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John Stanhope, 1st Baron Stanhope (1549? – 9 March 1621) was an English courtier, politician and peer.


He was the third son of Sir Michael Stanhope, born in Yorkshire, but brought up in Nottinghamshire after his father's attainder for treason in 1552. His father's end did not apparently hinder his own career, and he is probably the John Stanhope who was Member of Parliament (MP) for Marlborough in the Parliament of 1572-1581, for Truro in 1586 and for Rochester in 1588.[1]

At court, Stanhope was a Gentleman of the Queen's Privy Chamber. On 22 December 1589 he wrote from Richmond Palace to Lord Talbot describing Queen Elizabeth's good health; "the Queen is so well as I assure you 6 or 7 galliards in a morning, besides music & singing, is her ordinary exercise."[2]

At some point during his early career, Stanhope attached himself to the coat-tails of Sir Robert Cecil, and subsequently proved a reliable ally, receiving in return a series of appointments. He was Custos Rotulorum of the North Riding and Vice-Admiral of Yorkshire for many years and a member of the Council of the North. In 1590 was appointed Master of the King's Posts and in 1596 knighted and appointed as Treasurer of the Chamber.

In 1597, Stanhope stood for election to Parliament as Member for Yorkshire, presumably assuming that with his own standing and Cecil's backing he would be certain of success, but they had not reckoned with the independence of the large electorate - Stanhope spent most of his time at court and no longer lived in Yorkshire, and despite his local roots they may have considered him an outsider. According to Stanhope's supporters his principal opponent, Sir John Savile, was backed by only "eight other gentlemen of any reckoning, but with a great number of clothiers and artificers"; but he was local and strongly connected with the clothing industry that provided many of the voters with their livelihood. Stanhope was defeated in a tumultuous election. After the Archbishop of York and other members of the Council of the North reported to the Privy Council that Savile had shown contempt for their authority the Council had him arrested, but they could not overturn the election result and were forced to release him in time to take his seat.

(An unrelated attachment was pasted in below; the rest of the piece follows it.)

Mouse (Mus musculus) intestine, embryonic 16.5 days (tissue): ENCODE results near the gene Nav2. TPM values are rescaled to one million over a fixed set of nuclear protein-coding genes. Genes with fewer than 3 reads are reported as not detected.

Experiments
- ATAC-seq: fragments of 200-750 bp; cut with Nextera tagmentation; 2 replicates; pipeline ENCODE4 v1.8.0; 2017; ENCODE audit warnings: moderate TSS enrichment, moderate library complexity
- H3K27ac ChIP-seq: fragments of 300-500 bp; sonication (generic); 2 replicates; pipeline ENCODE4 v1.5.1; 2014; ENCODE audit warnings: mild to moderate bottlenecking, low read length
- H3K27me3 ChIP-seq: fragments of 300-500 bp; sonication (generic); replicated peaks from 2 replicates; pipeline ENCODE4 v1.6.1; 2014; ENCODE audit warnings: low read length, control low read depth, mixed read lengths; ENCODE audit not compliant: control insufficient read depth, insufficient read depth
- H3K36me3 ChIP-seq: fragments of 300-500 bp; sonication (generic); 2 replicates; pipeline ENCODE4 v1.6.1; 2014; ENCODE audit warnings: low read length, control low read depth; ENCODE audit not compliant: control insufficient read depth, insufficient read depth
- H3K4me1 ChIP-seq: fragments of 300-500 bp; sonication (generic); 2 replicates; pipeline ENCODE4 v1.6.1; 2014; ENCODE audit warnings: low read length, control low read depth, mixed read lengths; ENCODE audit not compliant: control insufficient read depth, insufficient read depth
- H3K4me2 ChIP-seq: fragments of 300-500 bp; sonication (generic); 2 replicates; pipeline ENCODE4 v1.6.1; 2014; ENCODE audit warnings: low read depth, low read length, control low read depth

Meanwhile, Stanhope was hastily found a seat instead for Preston, a borough Cecil had in his gift as Chancellor of the Duchy of Lancaster. He later sat for Northamptonshire in the Parliament of 1601 and for Newtown from 1604 until, on 2 May 1605, he was raised to the peerage as Baron Stanhope, of Harrington.

As one of Cecil's leading followers, it was rumoured in 1600 that Stanhope would soon become Lord Chancellor. Instead, he was provided for by being appointed Vice-Chamberlain of the Household. In 1603 he was appointed one of the "Commissioners to treat of a Union between England and Scotland", to settle the arrangements for the inheritance of the English throne by the King of Scotland James VI, and in 1609, he became a member of the council of the Virginia Company.

He resigned the Treasurership of the Chamber and retired from his other posts in 1616, and died in 1621. He was succeeded in his peerage (and as Master of the King's Posts) by his son, Charles Stanhope.


Stanhope was twice married: first to Joan, daughter of William Knollys, by whom he had no issue; and secondly, on 6 May 1589, to Margaret, daughter of Henry MacWilliams, one of the queen's gentlemen pensioners. By her he had issue:

The later peers of the Stanhope family descend from the first baron's brother, Thomas.[5]



  1. ^ "STANHOPE, John (c.1545-1621), of Harrington, Northants. and St. Martin-in-the-Fields, London". History of Parliament trust. Retrieved 1 April 2019.
  2. ^ Edmund Lodge, Illustrations of British History, vol. 2 (London, 1791), pp. 410-11, modern spelling here.
  3. ^ "Person Page".
  4. ^ "Person Page".
  5. ^ "Stanhope, John" . Dictionary of National Biography. London: Smith, Elder & Co. 1885–1900.

  This article incorporates text from a publication now in the public domain"Stanhope, John". Dictionary of National Biography. London: Smith, Elder & Co. 1885–1900.

Parliament of England
Preceded by
William Brooke
William Lewin
Member of Parliament for Rochester
With: William Lewin
Succeeded by
William Lewin
George Chowne
Preceded by
Robert Wroth
Rober Cotton
Member of Parliament for Newtown, IoW
With: William Meux
Succeeded by
Thomas Wilson
William Meux
Political offices
Preceded by
Sir Francis Knollys
Vice-Chamberlain of the Household
Succeeded by
Sir John Digby
Preceded by
Thomas Randolph
Master of the Queen's Posts
Succeeded by
Charles Stanhope
Honorary titles
Preceded by
Sir Henry Gates
Custos Rotulorum of the North Riding of Yorkshire
Succeeded by
Sir Thomas Posthumous Hoby
Peerage of England
New creation Baron Stanhope
Succeeded by
Charles Stanhope